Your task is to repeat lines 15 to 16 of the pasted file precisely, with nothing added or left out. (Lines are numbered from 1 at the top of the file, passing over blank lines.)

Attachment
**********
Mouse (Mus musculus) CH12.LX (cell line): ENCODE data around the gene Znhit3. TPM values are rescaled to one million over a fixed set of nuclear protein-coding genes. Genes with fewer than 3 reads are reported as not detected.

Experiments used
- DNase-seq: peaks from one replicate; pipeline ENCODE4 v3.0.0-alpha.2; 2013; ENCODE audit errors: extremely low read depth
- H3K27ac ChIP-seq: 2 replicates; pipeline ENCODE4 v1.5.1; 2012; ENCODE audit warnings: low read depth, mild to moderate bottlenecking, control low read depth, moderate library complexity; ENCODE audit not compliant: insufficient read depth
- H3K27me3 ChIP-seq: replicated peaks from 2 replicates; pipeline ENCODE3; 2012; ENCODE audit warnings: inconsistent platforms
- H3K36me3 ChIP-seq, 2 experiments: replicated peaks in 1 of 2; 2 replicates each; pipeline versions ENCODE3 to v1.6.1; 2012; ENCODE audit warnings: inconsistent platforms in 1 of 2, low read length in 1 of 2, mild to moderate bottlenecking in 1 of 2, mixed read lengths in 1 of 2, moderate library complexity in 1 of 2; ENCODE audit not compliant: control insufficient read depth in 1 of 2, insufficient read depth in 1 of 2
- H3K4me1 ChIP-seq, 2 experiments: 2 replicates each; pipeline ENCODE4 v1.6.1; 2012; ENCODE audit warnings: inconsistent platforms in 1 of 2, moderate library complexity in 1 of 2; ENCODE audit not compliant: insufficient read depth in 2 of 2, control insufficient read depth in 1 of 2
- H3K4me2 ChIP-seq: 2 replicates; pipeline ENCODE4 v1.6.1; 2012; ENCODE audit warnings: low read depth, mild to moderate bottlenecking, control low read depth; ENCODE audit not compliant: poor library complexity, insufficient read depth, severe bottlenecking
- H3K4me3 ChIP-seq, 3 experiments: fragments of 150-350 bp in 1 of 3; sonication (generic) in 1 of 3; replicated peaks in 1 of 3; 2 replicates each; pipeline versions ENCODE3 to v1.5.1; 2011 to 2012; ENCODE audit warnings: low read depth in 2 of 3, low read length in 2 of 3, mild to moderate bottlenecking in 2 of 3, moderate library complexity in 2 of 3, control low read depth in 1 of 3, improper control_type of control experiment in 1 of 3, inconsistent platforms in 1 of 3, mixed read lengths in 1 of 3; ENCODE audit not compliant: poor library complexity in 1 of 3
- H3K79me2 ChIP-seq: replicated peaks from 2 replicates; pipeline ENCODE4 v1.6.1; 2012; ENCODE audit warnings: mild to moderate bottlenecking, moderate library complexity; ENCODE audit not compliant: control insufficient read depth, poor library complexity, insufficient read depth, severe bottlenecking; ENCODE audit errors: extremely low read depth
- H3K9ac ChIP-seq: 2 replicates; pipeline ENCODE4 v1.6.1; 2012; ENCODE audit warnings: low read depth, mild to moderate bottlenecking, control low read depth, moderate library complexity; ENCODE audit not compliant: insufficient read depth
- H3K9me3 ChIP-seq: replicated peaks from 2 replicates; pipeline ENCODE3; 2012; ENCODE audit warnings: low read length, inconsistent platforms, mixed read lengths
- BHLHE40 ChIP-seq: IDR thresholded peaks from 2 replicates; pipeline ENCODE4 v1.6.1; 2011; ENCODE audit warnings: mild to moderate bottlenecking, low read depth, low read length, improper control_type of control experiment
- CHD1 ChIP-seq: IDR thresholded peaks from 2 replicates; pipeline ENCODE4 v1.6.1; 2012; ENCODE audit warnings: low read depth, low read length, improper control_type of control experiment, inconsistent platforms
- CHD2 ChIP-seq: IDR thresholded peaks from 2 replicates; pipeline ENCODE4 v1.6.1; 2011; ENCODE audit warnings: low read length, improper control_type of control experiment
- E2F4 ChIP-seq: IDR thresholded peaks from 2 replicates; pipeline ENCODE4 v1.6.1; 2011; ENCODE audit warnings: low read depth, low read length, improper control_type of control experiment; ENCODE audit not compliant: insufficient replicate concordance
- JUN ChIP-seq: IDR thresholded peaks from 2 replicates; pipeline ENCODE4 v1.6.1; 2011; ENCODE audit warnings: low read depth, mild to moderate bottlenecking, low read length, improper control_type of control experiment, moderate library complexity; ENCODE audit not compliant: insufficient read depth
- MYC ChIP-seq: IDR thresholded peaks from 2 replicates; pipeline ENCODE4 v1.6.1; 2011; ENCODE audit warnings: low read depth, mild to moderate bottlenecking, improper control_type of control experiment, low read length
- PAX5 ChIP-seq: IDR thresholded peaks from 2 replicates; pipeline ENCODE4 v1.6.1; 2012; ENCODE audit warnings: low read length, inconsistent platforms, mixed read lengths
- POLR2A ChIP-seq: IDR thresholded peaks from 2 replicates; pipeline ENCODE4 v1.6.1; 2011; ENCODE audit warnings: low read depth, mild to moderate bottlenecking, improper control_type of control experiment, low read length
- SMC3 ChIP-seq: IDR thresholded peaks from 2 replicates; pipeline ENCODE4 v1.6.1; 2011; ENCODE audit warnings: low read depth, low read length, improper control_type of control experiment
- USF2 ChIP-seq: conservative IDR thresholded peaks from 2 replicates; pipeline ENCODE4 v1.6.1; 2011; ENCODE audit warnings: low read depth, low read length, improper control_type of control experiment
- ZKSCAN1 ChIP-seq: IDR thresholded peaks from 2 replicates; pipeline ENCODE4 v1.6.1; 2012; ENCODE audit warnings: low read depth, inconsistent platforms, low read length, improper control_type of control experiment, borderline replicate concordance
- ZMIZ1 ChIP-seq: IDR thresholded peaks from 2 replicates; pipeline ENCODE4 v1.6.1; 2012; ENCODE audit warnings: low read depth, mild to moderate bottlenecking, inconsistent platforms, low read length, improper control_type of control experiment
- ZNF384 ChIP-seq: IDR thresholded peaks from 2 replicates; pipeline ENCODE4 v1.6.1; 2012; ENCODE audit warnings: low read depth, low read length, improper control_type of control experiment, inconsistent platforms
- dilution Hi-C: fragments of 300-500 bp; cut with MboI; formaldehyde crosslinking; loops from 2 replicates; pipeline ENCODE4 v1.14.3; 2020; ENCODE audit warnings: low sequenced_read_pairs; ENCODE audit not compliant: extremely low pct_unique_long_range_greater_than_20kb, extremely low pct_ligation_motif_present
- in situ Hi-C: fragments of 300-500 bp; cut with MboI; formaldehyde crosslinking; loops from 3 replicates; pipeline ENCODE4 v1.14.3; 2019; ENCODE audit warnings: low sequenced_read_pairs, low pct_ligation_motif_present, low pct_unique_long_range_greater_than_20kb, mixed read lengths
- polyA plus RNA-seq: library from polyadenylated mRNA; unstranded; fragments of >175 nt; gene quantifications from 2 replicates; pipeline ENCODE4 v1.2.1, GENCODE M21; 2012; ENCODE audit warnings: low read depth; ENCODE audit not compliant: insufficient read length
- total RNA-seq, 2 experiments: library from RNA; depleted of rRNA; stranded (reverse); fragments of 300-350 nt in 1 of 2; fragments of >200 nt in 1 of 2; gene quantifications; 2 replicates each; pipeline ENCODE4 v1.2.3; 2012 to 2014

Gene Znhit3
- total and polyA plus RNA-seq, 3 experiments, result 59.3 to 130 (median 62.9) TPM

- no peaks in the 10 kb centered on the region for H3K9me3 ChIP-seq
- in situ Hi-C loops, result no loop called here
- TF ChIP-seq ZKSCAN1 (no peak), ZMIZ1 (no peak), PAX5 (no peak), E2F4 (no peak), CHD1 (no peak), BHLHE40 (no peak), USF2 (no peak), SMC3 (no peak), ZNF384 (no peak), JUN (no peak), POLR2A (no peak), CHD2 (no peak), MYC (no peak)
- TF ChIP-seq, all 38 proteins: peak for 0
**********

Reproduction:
- CHD2 ChIP-seq: IDR thresholded peaks from 2 replicates; pipeline ENCODE4 v1.6.1; 2011; ENCODE audit warnings: low read length, improper control_type of control experiment
- E2F4 ChIP-seq: IDR thresholded peaks from 2 replicates; pipeline ENCODE4 v1.6.1; 2011; ENCODE audit warnings: low read depth, low read length, improper control_type of control experiment; ENCODE audit not compliant: insufficient replicate concordance